Labor Day is an opportune time to write about American jobs and what the national employment picture means for Midwestern workers. I’ll start with employment changes, both by occupation and by educational attainment.
The most startling labor market fact is that for the past quarter century, total employment has declined for workers with a high school diploma or less. From 2007 to 2015 (the most recent available data), total employment has risen by 3.2 percent, or 4 million jobs. However, employment by workers without a college degree has declined by 7.2 percent, or more than 5.1 million jobs, during the same time period.
In contrast, employment for those with a college degree has risen by 16.7 percent or by 9.2 million jobs. Nothing quite like this has ever before happened before in the U.S. economy. Right now, 51.3 percent of jobs are held by non-college grads. That is down from 56 percent in 2007. In 2017, I predict half of all jobs will be held by college grads.
Some think the employment shifts are linked to the misfortunes of the housing market. Employment in construction is down by 1.3 million workers, and this sector has many workers without a college degree.
However, for college grads, total employment in construction is up by a few thousand. Sadly, the real story is not the impact of the Great Recession; rather, it is the accelerated technological change occurring in occupations.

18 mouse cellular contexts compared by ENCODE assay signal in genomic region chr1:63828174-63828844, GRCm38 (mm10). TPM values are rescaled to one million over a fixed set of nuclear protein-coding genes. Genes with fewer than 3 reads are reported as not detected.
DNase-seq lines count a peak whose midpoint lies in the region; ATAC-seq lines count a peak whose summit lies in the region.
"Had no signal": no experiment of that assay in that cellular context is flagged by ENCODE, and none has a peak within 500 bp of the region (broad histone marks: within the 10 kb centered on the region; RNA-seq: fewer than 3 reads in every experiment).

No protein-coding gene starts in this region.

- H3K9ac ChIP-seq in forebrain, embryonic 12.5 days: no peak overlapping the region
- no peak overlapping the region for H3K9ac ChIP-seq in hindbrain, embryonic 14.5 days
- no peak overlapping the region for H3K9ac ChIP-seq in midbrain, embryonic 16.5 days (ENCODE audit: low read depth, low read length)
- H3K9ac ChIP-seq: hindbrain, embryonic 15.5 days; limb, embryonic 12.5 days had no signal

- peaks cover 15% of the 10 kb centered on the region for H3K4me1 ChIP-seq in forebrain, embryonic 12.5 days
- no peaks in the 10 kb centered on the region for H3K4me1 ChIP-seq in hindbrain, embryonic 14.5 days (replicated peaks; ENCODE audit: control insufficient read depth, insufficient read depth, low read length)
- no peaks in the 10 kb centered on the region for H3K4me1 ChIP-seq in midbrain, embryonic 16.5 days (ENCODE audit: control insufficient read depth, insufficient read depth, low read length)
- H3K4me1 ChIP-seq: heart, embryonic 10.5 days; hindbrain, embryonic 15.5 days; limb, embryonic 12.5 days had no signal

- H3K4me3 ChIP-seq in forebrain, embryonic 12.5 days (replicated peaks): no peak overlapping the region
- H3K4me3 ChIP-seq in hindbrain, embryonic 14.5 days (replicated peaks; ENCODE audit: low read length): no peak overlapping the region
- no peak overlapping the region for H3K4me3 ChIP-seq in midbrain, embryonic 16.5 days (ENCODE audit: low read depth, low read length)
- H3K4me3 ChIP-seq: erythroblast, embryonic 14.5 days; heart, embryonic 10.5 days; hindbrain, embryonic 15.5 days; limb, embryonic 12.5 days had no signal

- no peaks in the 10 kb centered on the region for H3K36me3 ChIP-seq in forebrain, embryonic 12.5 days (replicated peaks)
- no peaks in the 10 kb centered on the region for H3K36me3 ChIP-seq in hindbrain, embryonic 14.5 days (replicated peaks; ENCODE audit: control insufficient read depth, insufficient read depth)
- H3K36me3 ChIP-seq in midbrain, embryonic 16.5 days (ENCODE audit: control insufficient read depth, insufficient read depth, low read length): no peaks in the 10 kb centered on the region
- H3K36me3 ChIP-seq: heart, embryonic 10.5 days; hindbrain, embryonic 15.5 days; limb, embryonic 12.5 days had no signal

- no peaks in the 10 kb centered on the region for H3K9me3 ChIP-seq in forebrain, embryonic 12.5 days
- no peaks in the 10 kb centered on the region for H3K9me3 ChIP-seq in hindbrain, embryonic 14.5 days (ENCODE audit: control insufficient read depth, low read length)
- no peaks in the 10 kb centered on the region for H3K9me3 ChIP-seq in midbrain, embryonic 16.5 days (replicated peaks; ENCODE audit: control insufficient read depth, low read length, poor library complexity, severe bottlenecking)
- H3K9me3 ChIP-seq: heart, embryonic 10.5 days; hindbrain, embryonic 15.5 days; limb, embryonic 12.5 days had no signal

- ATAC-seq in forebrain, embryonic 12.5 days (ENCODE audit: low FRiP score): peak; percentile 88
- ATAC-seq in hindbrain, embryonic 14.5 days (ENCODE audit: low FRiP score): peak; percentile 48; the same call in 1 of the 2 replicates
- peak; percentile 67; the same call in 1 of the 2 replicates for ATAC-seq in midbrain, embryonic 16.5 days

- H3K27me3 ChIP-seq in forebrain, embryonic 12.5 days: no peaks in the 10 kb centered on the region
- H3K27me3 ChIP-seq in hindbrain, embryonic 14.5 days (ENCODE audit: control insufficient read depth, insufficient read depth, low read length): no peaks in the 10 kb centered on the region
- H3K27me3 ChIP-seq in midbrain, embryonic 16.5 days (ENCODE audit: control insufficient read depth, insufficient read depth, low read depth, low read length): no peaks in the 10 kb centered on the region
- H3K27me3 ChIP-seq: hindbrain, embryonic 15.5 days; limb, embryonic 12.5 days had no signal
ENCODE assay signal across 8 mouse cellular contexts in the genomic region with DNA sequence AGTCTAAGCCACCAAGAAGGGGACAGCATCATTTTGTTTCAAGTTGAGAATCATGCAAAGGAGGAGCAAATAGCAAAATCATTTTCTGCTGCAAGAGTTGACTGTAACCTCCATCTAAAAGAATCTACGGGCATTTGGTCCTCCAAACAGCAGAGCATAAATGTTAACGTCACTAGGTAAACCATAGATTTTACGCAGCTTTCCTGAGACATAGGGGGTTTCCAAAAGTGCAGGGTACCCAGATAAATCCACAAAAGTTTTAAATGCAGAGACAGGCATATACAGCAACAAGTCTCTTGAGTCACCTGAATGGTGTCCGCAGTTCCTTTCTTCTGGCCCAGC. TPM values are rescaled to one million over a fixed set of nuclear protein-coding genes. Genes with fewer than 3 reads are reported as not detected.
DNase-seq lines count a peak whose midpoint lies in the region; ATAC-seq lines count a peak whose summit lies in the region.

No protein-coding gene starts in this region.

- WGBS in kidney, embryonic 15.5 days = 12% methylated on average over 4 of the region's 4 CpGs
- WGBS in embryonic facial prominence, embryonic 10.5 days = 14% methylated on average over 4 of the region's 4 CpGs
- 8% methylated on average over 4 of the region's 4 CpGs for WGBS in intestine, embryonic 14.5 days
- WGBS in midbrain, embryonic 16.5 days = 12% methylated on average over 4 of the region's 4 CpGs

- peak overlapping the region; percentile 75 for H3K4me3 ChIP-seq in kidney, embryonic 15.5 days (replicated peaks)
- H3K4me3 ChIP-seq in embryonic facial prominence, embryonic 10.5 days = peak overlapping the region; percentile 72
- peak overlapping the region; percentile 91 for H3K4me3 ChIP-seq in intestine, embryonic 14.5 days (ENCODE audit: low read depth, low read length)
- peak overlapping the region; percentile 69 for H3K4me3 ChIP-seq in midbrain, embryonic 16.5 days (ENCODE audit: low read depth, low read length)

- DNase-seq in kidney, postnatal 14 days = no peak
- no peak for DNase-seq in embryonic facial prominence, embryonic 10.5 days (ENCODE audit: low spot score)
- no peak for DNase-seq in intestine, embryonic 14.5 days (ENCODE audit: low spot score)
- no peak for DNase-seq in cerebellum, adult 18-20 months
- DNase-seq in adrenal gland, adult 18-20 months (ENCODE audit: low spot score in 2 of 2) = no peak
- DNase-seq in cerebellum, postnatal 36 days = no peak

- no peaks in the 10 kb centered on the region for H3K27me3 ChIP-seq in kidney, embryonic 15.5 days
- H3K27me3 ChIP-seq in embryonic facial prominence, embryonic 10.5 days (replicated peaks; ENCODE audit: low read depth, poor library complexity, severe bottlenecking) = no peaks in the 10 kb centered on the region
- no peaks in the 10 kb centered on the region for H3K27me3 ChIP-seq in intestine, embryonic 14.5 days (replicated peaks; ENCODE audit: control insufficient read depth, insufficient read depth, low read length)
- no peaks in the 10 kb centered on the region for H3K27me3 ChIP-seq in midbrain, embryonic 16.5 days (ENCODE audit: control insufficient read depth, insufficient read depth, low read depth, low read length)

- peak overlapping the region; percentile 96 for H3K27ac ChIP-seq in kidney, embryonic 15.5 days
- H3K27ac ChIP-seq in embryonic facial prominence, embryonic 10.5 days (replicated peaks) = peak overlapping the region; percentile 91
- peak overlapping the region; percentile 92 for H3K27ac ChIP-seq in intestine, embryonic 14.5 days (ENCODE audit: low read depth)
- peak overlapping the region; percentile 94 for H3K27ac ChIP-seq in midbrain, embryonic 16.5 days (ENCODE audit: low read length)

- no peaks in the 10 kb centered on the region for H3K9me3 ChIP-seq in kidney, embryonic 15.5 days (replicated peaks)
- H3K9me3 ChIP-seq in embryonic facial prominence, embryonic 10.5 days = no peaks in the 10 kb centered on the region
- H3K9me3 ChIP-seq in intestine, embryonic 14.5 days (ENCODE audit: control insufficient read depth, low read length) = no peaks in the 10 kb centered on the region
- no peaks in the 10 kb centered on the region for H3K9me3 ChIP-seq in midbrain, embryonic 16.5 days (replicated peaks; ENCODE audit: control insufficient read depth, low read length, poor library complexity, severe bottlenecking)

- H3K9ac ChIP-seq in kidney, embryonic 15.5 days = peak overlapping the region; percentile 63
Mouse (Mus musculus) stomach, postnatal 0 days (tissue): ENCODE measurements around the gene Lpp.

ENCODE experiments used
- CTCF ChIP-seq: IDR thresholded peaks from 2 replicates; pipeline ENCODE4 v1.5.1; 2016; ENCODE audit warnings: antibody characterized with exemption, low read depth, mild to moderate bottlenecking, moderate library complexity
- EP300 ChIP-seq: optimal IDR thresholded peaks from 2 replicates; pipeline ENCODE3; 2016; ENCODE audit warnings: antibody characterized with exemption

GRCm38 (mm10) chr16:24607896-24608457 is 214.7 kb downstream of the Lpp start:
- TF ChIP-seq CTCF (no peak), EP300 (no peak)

In every sector except farming, employment of non-college graduates has declined. There are broad shifts between sectors, with management and professional occupations creating almost 5.5 million jobs since 2007. Still, employment for non-college grads in these occupations are down almost a quarter million jobs.
Employment among production workers is down by 749,000 jobs, but within that sectors there are 225,000 more folks with a college degree working. It isn’t just the job losses, but the deep shifts within occupations that impacts workers without a college degree.
It is important to say plainly that these jobs aren’t coming back. This isn’t some temporary underemployment, nor is it a story about foreign trade. Job displacement is caused almost wholly by technology and shifting demand. Manufacturing in the U.S. is at record production (yes, inflation-adjusted), but with fewer workers.
Ironically, the free trade opposition crowd will almost surely make things worse. The only sector in which non-college grads have seen employment growth is in transportation and logistics. That is one sector that a trade disruption of the kind championed by both presidential candidates will clobber. A trade war will devastate workers without a college degree. So what to do?
There are no easy fixes. Educational attainment has never been more tied to the economic viability of people and places than it is right now.
Unfortunately, more than one in 10 of our high school students melt away before graduation and almost four in 10 kids who do graduate fail to pursue more schooling. For these kids, the future is anything but bright.
Michael Hicks is the director of the Center for Business and Economic Research and an associate professor of economics in the Miller College of Business at Ball State University. Send comments to firstname.lastname@example.org.